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Laboratory in the Culinary Arts: Day #1

By Jillian Bernardini - Sep 01, 2011 - 04:57 PM
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July 5th: Introduction, Knife Skills, Soups and Stocks

List of feelings on the first day of Laboratory in the Culinary Arts:

Anxious, excited, timid, dehydrated [post 7/4, you understand], ambitious, dedicated to learn.

I had been waiting all year for this class to finally begin.  The first day in the BU kitchen was amazing, and what I know that I need to take away from this is experience.  I need to savor every minute of it.  Practice, practice, practice.  Something as simple as cutting and dicing an onion into a perfect brunoise can take practice.  Developing flavor and thinking on a more complex, personal level with food or about a dish is something that you can acquire only if you are in the kitchen.  The introductory first day was incredibly exciting, and my only fear is that it will go by way too fast.

Our first lesson was about creating a stock, yes, from scratch.  I never knew there was a difference between a white stock and a brown stock [roasting the bones in the oven first!], and all of the ways to achieve more flavor by making your own stock.  The smell of our white stocks simmering away on the stove is nothing like the watery liquid that comes from a can!  The bubbling, foamy fat that rose to the top was something I had never seen before.  It smelled like Thanksgiving in a pot; all of those warm, comforting aromas that surround this fall holiday were simply coming from a pot that basically started out as boiling water.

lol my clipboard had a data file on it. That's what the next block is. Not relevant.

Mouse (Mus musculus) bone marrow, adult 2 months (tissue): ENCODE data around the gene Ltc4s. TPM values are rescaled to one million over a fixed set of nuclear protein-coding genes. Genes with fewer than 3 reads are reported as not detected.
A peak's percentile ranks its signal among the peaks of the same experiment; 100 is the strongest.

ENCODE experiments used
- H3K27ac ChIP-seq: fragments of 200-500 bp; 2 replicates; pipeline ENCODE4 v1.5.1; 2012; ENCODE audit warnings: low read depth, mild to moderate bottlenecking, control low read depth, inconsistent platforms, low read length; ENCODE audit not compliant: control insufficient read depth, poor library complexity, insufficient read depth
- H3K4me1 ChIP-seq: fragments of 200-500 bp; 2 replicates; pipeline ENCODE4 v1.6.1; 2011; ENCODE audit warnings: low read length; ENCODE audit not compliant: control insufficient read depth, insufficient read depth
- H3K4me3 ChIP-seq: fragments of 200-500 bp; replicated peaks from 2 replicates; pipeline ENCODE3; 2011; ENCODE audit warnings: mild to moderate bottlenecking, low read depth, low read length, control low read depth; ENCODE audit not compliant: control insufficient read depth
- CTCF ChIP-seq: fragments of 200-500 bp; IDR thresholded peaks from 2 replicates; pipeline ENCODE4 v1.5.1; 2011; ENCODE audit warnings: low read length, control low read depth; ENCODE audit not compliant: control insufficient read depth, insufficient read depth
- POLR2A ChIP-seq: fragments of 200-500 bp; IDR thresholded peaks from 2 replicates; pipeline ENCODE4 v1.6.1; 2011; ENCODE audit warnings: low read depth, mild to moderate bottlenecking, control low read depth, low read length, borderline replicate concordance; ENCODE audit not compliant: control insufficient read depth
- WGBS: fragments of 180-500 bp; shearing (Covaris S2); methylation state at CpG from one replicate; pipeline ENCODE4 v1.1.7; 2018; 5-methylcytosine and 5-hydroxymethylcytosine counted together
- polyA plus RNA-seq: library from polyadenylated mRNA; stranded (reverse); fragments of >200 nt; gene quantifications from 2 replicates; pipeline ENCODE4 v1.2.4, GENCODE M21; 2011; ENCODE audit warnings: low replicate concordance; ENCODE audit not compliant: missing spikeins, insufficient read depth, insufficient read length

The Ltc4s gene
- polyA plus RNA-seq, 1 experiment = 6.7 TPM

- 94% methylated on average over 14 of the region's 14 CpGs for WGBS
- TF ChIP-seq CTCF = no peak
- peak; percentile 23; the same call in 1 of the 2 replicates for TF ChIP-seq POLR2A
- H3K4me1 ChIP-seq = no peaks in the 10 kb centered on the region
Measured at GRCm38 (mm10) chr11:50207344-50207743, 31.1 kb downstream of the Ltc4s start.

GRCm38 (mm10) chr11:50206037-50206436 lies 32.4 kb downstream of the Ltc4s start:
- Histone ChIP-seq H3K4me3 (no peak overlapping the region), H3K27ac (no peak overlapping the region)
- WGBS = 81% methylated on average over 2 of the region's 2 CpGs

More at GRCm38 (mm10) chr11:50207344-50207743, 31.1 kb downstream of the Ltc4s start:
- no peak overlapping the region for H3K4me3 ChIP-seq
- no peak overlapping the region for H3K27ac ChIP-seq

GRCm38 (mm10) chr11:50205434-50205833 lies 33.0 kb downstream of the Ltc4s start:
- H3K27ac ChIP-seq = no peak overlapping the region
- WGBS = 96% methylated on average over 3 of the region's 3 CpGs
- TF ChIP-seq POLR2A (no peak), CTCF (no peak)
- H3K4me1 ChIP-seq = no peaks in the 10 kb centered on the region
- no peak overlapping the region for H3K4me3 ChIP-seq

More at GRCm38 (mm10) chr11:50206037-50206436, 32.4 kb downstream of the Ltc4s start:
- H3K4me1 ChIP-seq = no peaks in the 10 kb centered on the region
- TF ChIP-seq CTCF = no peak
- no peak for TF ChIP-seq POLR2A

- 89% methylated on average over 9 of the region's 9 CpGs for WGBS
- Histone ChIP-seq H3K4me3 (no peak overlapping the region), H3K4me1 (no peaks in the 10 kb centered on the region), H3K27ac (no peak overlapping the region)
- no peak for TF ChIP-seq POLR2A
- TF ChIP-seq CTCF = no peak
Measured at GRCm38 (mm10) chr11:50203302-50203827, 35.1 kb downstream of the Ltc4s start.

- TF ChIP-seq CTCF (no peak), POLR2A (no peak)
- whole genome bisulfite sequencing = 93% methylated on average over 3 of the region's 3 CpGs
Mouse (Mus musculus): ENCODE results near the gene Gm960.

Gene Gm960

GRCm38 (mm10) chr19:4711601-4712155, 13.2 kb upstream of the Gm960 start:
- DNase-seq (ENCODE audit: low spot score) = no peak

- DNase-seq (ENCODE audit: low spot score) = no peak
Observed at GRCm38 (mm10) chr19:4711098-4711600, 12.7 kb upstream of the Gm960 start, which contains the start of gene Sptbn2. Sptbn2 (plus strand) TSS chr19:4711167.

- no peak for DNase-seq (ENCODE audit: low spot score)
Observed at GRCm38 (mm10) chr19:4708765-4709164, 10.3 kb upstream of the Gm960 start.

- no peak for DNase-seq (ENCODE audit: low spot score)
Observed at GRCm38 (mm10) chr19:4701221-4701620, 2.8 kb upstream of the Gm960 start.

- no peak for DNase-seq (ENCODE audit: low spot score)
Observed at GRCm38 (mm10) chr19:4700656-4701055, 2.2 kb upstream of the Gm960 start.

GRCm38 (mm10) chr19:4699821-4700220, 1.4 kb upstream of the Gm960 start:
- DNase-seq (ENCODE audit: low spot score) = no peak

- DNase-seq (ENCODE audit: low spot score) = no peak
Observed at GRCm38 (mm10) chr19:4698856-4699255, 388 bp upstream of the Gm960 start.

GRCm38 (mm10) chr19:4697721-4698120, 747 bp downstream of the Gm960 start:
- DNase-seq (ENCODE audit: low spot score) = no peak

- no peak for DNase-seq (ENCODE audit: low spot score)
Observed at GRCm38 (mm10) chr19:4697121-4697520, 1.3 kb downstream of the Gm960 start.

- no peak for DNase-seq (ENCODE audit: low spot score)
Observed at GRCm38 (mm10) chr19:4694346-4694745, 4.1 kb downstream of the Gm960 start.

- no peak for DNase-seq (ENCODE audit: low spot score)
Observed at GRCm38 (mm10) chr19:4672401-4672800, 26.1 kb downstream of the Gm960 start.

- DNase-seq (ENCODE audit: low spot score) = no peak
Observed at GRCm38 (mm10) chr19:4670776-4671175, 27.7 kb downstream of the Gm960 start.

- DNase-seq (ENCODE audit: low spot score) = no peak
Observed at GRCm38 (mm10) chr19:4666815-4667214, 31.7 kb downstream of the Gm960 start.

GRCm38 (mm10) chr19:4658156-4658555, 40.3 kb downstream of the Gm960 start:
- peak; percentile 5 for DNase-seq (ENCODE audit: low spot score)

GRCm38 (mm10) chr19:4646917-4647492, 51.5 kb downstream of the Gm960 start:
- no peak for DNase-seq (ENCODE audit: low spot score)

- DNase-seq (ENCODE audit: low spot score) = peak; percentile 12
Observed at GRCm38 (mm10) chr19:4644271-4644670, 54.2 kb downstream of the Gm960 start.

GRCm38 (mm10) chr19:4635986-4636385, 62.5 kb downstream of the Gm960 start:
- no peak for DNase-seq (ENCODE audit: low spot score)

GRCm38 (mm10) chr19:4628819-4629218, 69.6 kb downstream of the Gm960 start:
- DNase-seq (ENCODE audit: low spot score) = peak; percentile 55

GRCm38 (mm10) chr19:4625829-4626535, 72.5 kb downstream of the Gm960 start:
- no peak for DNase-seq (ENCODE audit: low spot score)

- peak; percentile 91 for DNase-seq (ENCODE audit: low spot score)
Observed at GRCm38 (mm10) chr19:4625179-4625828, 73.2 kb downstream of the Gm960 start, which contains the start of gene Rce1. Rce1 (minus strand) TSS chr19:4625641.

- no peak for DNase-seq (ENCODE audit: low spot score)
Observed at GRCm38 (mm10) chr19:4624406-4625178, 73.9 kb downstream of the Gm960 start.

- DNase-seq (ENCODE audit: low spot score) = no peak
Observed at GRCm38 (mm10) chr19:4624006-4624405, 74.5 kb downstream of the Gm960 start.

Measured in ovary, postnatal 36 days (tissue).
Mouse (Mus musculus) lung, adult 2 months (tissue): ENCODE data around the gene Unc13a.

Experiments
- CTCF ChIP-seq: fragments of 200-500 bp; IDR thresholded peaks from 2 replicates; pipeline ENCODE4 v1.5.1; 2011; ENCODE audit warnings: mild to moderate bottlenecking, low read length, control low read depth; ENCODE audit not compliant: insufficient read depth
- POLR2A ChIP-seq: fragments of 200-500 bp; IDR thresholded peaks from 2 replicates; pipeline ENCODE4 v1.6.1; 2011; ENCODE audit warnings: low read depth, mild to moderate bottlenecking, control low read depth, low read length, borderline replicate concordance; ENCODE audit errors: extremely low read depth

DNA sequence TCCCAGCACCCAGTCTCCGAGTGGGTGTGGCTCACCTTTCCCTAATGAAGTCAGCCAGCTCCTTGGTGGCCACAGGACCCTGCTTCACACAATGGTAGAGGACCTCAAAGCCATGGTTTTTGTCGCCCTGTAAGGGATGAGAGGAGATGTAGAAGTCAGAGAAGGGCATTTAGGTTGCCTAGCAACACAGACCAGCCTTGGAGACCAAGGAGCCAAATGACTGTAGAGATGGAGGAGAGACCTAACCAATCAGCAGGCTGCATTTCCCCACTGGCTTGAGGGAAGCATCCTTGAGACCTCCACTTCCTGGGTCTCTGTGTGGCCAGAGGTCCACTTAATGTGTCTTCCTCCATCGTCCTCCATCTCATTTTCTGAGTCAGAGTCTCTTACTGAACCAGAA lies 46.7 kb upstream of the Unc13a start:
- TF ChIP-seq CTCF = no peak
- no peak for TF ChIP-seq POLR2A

French onion soup has always been a dish that mystified me.  Cheese, onions, bread, broth; so few components, yet I never knew the exact cooking process or step-by-step recipe guidelines.  When I was caramelizing my onions, I was afraid of burning them.  The use of clarified butter really helps to prevent this from happening, which is butter without the milk solids (definitely will be making my own batch at home).  You can melt a few sticks of butter until the foamy milk solids separate, and then scoop these particles off of the top.  Thus, you are left with clarified, high-temp resistant butter!  

This soup was a defining moment for me and how I used to cook in the kitchen.  From now on, I will always start to think about, how I can extract the most amount of flavor possible from the ingredients available to me.  These are a few of my own pictures of caramelizing the onions.  You can take these even further, and the onions can almost reduce down to a syrupy, jammy consistency.

 

A dish like gazpacho, refreshing and elegant, can come together so easily with a mixer!  Despite the use of a robot coupe, there was a visible contrast of each vegetable in the chilled soup: flecks of green from the pepper and the blend of vibrant red tomato juice.  It was the perfect dish for a hot night in the kitchen and resulted in a beautiful color. 

I have used a robot coupe before, but I cannot wait to buy my own.  It is comparable to a huge food processor!  It makes pureeing foods so simple and efficient, especially if you need to emulsify something with the use of the open well at the top.  Overall, the day was incredible and I am truly looking forward to learning more French fundamentals and all of the "mother sauces"!  It will be the perfect start to the weekend. 

 

 




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